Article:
“FMLA” is not a magic word
Does an employee have to invoke the letters “F-M-L-A” for an employer to offer it? Or, what if an employer fires an employee who misses work because of an FMLA-qualifying illness for which FMLA-leave was not offered? Has the employer violated the statute?
In Festerman v. County of Wayne (6th Cir. 5/8/15) (h/t: Eric Meyer), a police officer felt chest pains at left work for the emergency room. Five days later, he submitted an incident report, and, a day after that, a doctor’s note that stated, “Patient is advised to limit working hours to 8 hrs/day.” At no time, however, did the employee specifically request FMLA leave, or invoke the statute for his time off from work.
The 6th Circuit concluded that neither the hospital visit nor the doctor’s note were individually sufficient to place the employer notice that the employee qualified for FMLA leave. However, the court concluded that, presented with the total picture, a fact issue existed as to whether the FMLA covered this employee’s leave.
This Court is confronted with a doctor’s note that expressly discloses a requirement of limiting the employee’s work hours per day, but fails to disclose the condition that gives rise to this requirement or any additional prescribed treatment. Consequently, the doctor’s note submitted by Festerman, in isolation, may not have provided sufficient notice to Wayne County of a qualifying condition under the FMLA. The circumstances surrounding Festerman’s initial qualifying leave, however, provided additional context to the doctor’s note and are evidence that Festerman’s superiors were aware of his potential FMLA-qualifying condition….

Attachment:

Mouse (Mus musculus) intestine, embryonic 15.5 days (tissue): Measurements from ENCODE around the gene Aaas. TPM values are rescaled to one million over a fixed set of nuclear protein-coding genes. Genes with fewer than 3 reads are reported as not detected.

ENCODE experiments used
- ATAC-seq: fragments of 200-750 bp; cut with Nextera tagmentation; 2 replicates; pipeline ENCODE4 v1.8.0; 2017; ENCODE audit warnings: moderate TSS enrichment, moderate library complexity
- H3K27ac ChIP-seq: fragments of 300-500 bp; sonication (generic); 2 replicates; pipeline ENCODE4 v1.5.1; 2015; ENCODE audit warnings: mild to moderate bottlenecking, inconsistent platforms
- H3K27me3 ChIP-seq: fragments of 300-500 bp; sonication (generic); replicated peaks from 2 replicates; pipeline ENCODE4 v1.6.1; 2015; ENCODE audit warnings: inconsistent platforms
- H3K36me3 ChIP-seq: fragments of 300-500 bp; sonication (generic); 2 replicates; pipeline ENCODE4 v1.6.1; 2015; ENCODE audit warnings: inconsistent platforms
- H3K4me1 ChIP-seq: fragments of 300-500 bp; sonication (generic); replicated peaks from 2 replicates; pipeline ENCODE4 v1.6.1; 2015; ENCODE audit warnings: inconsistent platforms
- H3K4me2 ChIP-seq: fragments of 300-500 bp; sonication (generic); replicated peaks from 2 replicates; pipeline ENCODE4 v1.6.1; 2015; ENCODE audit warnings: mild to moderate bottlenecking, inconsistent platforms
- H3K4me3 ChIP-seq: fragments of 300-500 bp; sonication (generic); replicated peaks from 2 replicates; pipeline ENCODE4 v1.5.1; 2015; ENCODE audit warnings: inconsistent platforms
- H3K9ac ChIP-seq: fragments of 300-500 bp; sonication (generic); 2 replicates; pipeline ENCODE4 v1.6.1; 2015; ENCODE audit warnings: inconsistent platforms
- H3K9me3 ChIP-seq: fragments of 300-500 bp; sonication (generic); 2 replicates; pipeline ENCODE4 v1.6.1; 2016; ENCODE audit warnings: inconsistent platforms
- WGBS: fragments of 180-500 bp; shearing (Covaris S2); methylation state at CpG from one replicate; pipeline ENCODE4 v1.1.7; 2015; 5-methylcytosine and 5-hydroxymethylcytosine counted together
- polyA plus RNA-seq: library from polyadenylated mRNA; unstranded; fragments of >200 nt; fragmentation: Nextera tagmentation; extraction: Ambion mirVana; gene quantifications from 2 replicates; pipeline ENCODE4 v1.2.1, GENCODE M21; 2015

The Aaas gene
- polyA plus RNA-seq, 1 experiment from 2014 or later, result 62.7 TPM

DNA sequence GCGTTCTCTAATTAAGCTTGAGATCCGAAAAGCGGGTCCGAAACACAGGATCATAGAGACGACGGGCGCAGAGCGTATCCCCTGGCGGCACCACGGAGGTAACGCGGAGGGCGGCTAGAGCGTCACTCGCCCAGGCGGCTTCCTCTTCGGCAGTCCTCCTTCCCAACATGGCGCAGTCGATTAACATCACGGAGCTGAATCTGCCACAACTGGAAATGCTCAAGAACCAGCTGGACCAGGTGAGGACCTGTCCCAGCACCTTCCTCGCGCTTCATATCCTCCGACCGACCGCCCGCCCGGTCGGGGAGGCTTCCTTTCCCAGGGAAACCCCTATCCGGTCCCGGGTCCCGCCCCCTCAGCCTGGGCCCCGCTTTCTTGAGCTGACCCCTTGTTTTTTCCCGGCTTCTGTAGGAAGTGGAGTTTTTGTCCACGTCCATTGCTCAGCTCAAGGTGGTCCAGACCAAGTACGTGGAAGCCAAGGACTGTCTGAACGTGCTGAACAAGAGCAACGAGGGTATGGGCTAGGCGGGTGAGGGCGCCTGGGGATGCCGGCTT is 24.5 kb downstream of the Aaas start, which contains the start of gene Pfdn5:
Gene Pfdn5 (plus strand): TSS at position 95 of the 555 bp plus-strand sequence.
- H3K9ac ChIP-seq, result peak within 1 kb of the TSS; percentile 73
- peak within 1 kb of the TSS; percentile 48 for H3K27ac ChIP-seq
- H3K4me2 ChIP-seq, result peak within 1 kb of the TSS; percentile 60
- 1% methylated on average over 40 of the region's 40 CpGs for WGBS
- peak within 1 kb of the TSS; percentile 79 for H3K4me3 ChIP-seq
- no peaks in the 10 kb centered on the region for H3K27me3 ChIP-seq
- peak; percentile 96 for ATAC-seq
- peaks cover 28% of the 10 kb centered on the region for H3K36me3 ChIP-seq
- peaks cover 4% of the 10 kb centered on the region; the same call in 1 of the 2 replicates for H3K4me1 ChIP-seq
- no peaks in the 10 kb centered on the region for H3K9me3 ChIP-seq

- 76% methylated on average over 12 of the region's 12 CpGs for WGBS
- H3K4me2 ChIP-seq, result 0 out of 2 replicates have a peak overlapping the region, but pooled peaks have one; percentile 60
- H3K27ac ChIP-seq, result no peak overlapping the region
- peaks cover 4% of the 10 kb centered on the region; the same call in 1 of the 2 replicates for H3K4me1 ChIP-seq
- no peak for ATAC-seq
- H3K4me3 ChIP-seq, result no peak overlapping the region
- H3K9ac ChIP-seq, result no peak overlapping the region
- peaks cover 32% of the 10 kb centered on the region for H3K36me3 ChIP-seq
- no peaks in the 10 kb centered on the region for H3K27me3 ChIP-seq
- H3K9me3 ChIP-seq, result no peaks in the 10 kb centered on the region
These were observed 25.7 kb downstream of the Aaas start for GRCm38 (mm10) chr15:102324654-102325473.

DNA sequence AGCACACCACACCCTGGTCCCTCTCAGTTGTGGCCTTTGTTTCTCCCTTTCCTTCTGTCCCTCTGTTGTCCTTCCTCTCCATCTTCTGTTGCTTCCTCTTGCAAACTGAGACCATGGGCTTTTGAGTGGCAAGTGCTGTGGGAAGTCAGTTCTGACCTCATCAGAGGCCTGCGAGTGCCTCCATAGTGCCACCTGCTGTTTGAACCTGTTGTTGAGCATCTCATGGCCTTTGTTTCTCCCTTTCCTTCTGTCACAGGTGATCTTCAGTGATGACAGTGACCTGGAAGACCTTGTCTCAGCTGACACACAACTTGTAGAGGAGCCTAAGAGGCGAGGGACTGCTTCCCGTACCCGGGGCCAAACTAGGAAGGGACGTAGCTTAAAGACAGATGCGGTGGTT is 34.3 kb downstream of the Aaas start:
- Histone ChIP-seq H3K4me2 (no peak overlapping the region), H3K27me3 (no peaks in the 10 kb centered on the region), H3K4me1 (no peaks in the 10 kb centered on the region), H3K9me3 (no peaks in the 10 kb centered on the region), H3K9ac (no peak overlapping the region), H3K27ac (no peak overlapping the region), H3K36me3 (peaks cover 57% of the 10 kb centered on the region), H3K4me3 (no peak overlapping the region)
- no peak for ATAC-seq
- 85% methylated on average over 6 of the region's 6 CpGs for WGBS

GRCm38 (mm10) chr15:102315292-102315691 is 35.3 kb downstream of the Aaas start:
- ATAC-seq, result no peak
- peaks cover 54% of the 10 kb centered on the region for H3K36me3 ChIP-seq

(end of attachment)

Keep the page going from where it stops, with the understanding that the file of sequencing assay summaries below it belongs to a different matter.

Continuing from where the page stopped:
Given Wayne County’s knowledge of a serious health-related incident that occurred in the workplace and the doctor’s note which advises that Festerman’s workday should be limited to eight hours per day, a reasonable jury could find that Festerman provided sufficient notice to Wayne County of a FMLA-qualifying serious health condition.
I’ve previously discussed how an employer should handle an employee’s potential or questionable request for leave under the FMLA.
If the employer fails to treat the request as one for FMLA leave, the employer assumes all of the risk. If the employer is wrong, and the employee was requesting FMLA leave, an employer is severely limited it its ability to defend an FMLA interference lawsuit.
If, however, the employer treats the request as one for FMLA leave, the employee assumes all of the risk. The FMLA provides an employer tools to verify the legitimacy of the request. The employer can (and should) require that the employee provide a medical certification justifying the need for the FMLA leave. Moreover, if the employer doubts the initial certification, it can require a second (and, sometimes, even a third) medical opinion. If the employer ultimately concludes that the leave does not qualify under the FMLA, it can retroactively deny the leave and treat all intervening absences as unexcused, which usually results in termination.
In other words, employers, err on the side of caution. Use the FMLA’s checks and balances. When in doubt, offer conditional FMLA leave, and confirm with the statute’s medical certification process. And, just, as importantly, train your supervisors to recognize a potential FMLA issue so that they do not get in the way of this process working.